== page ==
(Bloomberg) — The dollar maintained declines amid speculation the Federal Reserve won’t be in a hurry to raise interest rates. Japanese stock futures fell after a retreat in the U.S., while copper gained before Chinese factory data.
The greenback was at $ 1.0949 per euro by 8:43 a.m. in Tokyo, after sliding more than 1 percent against the 19-nation currency on each of the past two trading days. New Zealand’s dollar was near record highs versus the euro and its Australian counterpart. Nikkei 225 Stock Average futures were bid down 0.4 percent in the Osaka pre-market, while U.S. equity futures rose 0.1 percent after benchmark indexes retreated Monday. Copper futures jumped 2.6 percent in New York, climbing for a fourth day. U.S. oil was at $ 47.44 a barrel after two days of gains.
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San Francisco Fed President John Williams speaks to economists in Sydney Tuesday after Stanley Fischer, the U.S. central bank’s vice chairman, said there won’t be a “smooth upward path” for rates, even with the first increase potentially warranted by late 2015. The prospect of a slower-than-estimated pace of tightening has knocked the dollar from a decade high. In Asia, gauges of March manufacturing are due for China and Japan, and Vietnam reports on inflation.
“Fischer’s comments have had a considerable impact on markets amid the market sentiment that has turned against the dollar since last week’s Fed meeting,” said Keisuke Hino, a foreign-exchange trader at Mizuho Bank Ltd. in New York. “The one-sided dollar buying scenario has crumbled so there is still scope for more dollar selling.”
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Tuesday’s provisional reading of the China PMI will probably come in at 50.5 for March, according to the median of 17 economists estimates compiled by Bloomberg. While marking a decline from 50.7 in February, levels above 50 indicate expansion in the sector.
Copper futures for May delivery climbed to $ 2.8635 a pound on the Comex, after reaching a three-month high Monday. The contracts settled above their 100-day average for the first time since September, triggering purchases. Copper for three-month delivery gained 1.2 percent last session to $ 6,120 a metric ton on the London Metal Exchange. China is the world’s biggest consumer of industrial metals.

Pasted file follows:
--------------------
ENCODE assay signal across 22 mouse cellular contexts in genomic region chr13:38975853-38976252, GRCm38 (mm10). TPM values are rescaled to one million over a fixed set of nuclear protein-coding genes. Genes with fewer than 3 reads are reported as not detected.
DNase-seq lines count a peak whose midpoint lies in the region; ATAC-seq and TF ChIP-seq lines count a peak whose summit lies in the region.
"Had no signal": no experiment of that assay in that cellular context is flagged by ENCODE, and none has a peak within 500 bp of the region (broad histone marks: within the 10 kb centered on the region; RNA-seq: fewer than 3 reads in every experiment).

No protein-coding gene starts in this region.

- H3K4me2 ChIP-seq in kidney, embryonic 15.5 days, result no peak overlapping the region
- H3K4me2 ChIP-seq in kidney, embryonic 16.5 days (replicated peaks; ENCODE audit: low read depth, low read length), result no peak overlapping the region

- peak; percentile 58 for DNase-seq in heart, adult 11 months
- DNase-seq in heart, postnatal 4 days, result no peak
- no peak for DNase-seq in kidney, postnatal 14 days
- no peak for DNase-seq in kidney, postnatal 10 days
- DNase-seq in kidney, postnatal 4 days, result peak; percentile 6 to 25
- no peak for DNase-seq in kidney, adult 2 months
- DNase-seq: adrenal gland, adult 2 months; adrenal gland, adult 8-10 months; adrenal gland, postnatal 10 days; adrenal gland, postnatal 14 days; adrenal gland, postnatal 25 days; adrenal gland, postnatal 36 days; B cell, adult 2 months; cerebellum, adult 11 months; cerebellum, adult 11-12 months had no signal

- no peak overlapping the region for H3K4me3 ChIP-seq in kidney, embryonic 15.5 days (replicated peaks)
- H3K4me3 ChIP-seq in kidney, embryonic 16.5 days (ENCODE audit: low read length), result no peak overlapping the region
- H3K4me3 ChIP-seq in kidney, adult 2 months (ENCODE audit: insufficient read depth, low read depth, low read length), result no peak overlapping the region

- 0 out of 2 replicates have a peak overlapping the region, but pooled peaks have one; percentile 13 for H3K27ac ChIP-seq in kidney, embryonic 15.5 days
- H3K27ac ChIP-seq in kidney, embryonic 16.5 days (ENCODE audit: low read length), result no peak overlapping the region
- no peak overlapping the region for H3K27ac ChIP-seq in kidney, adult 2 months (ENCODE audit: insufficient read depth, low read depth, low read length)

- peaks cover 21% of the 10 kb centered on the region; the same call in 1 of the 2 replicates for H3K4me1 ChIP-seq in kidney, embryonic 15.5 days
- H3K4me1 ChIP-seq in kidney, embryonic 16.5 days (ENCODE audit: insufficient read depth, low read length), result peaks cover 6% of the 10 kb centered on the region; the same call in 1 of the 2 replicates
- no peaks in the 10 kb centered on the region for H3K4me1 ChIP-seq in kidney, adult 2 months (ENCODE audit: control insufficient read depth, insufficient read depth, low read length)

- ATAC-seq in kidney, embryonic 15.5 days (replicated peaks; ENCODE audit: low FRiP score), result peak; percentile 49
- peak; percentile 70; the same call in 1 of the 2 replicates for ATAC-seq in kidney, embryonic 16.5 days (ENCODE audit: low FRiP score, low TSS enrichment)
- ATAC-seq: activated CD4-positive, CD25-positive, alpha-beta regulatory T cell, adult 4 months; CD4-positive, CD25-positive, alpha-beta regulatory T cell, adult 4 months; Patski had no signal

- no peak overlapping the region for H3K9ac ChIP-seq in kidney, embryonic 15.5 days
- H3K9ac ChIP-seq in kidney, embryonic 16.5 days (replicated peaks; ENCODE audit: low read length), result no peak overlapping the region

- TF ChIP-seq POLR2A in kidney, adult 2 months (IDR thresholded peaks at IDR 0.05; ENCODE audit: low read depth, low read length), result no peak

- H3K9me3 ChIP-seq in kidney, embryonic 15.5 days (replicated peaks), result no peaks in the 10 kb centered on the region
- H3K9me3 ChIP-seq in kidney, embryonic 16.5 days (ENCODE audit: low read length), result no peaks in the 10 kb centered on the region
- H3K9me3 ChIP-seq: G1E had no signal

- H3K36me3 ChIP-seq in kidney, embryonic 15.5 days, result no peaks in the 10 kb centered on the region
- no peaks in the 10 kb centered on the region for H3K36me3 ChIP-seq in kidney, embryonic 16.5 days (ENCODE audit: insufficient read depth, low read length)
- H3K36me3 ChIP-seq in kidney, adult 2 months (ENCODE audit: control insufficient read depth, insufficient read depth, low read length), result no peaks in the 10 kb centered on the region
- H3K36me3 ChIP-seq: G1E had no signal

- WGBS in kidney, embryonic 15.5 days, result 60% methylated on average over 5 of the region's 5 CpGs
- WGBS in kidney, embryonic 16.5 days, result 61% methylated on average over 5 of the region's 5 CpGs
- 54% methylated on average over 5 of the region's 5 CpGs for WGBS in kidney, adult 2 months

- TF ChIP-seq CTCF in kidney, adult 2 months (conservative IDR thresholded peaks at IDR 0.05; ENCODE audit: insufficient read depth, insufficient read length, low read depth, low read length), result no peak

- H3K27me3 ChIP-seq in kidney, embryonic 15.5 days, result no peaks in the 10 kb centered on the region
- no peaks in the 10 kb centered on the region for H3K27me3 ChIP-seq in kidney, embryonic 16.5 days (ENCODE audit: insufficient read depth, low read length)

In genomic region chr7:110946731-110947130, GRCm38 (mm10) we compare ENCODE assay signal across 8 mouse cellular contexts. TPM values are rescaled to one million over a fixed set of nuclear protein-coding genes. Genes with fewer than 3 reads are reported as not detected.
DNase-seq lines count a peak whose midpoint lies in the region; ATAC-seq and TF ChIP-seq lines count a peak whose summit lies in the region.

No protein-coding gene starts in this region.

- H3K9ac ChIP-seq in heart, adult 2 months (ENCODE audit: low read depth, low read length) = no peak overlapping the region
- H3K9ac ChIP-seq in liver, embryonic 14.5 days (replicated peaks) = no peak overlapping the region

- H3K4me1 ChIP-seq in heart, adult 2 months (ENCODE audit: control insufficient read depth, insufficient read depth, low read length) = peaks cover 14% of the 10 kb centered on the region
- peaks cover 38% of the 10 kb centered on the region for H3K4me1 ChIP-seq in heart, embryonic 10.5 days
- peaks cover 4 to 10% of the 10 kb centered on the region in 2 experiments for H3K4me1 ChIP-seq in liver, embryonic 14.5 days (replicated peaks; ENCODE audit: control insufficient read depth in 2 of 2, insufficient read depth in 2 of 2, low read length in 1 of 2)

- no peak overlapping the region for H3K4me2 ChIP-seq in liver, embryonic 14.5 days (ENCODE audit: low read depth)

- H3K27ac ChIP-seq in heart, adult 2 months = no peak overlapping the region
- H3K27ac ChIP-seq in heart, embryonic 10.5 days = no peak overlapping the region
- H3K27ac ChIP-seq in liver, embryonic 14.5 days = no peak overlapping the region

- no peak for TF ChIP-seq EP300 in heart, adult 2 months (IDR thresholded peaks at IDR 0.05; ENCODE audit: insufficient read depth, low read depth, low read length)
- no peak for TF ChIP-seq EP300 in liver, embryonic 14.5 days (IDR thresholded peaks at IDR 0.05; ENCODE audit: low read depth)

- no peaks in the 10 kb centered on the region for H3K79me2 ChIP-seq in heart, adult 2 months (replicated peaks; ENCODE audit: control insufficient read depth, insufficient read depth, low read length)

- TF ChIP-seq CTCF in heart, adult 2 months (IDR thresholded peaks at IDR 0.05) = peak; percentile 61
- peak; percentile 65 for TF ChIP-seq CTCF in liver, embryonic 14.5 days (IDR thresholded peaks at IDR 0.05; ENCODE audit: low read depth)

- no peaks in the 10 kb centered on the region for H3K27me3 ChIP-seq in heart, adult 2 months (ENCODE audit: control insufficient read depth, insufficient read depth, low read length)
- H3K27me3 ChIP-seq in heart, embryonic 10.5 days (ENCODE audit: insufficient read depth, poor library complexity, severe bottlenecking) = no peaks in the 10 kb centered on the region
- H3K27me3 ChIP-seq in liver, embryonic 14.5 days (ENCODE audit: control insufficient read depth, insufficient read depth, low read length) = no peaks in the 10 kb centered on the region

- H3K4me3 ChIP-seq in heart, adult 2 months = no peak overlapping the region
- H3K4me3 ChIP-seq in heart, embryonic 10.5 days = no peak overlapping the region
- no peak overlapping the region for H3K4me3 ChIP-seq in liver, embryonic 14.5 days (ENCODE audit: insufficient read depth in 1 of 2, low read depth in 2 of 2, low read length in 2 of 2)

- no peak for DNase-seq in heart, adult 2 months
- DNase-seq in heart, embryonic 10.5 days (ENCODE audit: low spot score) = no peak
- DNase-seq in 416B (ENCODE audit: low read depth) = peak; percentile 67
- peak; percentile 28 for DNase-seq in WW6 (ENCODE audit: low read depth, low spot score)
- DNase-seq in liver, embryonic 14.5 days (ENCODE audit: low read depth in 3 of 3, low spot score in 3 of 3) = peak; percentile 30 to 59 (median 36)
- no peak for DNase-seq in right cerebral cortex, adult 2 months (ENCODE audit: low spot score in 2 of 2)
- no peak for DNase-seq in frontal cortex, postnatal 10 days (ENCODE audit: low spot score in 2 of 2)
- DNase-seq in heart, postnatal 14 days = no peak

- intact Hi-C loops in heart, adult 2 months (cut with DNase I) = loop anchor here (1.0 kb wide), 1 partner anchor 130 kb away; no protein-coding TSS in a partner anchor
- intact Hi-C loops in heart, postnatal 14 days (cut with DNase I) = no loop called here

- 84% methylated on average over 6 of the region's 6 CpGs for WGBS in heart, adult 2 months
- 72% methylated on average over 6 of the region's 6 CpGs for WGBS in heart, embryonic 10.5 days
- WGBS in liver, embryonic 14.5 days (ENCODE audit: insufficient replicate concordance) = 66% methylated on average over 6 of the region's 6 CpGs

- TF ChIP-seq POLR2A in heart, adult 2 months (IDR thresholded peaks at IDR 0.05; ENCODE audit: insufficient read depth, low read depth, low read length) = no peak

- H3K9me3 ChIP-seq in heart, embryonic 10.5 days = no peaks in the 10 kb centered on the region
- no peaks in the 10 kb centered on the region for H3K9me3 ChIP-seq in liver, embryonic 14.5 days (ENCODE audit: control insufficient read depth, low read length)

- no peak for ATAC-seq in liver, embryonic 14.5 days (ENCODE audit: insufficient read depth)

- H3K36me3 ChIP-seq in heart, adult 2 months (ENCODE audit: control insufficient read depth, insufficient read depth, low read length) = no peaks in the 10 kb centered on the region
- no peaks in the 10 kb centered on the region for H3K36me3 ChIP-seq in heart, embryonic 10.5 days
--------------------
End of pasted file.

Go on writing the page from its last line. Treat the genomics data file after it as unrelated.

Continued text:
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The Markit/JMMA Japan manufacturing gauge is projected to rise to 52 from 51.6 last month, according to a Bloomberg survey.
Nikkei 225 futures were bid at 19,620 in the pre-market, from 19,690 at their close in Japan Monday. Yen-denominated contracts traded on the Chicago Mercantile Exchange were down 0.1 percent to 19,630 in Tuesday trading. The yen was little changed at 119.66 per dollar after climbing for a second day, adding 0.3 percent versus the greenback on Monday.
The Bloomberg Dollar Spot Index, a gauge of the currency against its 10 major peers, was little changed after falling 0.9 percent Monday, extending its slump from the highest level since at least 2004 to more than 3 percent. The kiwi gained 0.2 percent to 76.68 U.S. cents following a two-day gain against the dollar of 3.2 percent. New Zealand’s currency touched 97.85 Australian cents Monday, its strongest ever level.
Australia’s S&P/ASX 200 Index added 0.2 percent after slipping 0.3 percent Monday, while the NZX 50 Index in Wellington lost 0.1 percent.
Futures on the Kospi index in Seoul declined 0.2 percent in most recent trading, as contracts on Hong Kong’s Hang Seng and the Hang Seng China Enterprises gauges dropped 0.1 percent. The Bloomberg China-US Equity Index of the most-traded Chinese stocks in New York gained 1.3 percent on Monday.
Yields on 10-year U.S. Treasuries fell by two basis points, or 0.02 percentage point, to 1.91 percent Monday, amid Fischer’s remarks to the Economic Club of New York.
The comments came after Cleveland Fed President Loretta Mester said in a Bloomberg TV interview in Paris that it will be appropriate to raise rates this year. St. Louis Fed President James Bullard also speaks this week.
“Whether it’s going to be June or September, or some later date, or some date in between, will depend on the data,” said Fischer, responding to a question from the audience following a speech at the Economic Club of New York. Labor-market readings would be an important guide. The next Labor Department payrolls report is due April 3.
To contact the editors responsible for this story: Emma O’Brien at [email protected] John McCluskey
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